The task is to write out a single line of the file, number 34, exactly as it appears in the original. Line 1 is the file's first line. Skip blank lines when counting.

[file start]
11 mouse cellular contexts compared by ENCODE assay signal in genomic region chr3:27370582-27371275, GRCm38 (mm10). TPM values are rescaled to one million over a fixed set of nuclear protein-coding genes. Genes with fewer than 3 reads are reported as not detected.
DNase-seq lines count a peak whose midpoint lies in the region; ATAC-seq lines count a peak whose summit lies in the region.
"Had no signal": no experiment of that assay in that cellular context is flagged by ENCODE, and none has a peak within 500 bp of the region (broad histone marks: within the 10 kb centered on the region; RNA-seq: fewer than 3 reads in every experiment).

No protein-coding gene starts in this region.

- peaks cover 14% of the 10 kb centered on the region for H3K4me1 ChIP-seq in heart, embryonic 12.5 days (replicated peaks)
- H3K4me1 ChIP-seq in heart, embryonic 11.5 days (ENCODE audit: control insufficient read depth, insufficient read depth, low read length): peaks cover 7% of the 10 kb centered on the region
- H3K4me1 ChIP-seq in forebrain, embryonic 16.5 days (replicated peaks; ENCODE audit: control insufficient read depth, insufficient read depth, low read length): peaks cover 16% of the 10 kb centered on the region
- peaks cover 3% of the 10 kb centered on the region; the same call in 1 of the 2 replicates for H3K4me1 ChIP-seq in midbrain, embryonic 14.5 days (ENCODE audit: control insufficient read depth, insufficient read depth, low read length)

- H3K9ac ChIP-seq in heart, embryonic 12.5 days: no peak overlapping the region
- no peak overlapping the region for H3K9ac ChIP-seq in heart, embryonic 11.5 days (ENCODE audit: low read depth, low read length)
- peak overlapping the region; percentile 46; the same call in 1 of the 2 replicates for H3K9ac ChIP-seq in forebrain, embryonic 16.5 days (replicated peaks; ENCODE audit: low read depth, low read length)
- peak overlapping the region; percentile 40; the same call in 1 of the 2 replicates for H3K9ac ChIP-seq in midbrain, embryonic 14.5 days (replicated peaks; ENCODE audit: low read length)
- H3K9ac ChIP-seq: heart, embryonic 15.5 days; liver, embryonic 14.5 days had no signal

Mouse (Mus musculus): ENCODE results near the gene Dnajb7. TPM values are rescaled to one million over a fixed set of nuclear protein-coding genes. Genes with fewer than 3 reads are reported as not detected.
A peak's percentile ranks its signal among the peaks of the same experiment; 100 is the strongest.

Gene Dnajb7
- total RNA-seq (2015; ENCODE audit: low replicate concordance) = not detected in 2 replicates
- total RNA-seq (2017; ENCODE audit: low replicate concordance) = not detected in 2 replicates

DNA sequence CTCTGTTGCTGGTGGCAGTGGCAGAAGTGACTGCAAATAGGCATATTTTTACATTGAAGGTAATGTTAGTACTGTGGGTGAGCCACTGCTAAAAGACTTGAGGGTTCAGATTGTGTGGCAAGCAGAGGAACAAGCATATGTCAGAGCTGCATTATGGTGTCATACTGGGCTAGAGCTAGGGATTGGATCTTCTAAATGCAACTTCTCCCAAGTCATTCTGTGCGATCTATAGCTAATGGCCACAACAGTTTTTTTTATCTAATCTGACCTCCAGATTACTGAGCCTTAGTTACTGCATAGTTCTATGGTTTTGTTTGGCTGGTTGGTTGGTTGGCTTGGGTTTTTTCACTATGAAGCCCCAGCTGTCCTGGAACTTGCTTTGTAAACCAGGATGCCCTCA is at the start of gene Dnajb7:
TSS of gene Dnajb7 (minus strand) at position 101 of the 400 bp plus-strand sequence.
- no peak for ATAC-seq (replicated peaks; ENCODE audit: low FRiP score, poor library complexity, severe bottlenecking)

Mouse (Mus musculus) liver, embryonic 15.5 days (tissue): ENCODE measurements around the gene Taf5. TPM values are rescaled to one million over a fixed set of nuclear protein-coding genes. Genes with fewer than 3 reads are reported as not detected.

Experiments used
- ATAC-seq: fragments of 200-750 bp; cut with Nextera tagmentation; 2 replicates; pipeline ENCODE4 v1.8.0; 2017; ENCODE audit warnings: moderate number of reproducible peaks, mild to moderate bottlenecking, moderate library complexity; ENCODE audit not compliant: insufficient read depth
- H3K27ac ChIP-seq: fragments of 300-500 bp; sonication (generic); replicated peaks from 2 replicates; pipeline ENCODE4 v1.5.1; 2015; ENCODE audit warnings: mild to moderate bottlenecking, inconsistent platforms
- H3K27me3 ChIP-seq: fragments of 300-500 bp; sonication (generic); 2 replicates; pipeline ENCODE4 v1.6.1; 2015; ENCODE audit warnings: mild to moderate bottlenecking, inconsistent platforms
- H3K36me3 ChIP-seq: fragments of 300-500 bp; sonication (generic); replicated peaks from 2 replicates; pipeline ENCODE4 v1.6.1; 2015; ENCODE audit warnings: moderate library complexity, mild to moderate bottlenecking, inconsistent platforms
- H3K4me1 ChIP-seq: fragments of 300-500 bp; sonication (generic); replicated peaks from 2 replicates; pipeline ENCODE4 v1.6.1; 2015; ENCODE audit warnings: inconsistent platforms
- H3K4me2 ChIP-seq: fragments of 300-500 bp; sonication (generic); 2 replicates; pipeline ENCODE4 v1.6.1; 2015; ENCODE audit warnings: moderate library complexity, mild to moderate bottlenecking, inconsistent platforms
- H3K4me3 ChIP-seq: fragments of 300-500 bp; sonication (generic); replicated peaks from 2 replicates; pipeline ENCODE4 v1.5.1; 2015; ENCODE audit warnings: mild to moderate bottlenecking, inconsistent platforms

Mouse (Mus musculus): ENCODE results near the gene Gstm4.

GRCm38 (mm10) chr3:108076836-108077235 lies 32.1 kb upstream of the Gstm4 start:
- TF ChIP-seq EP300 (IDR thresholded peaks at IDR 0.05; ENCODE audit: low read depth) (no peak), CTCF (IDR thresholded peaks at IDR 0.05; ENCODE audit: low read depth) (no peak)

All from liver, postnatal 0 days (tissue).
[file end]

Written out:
All from liver, postnatal 0 days (tissue).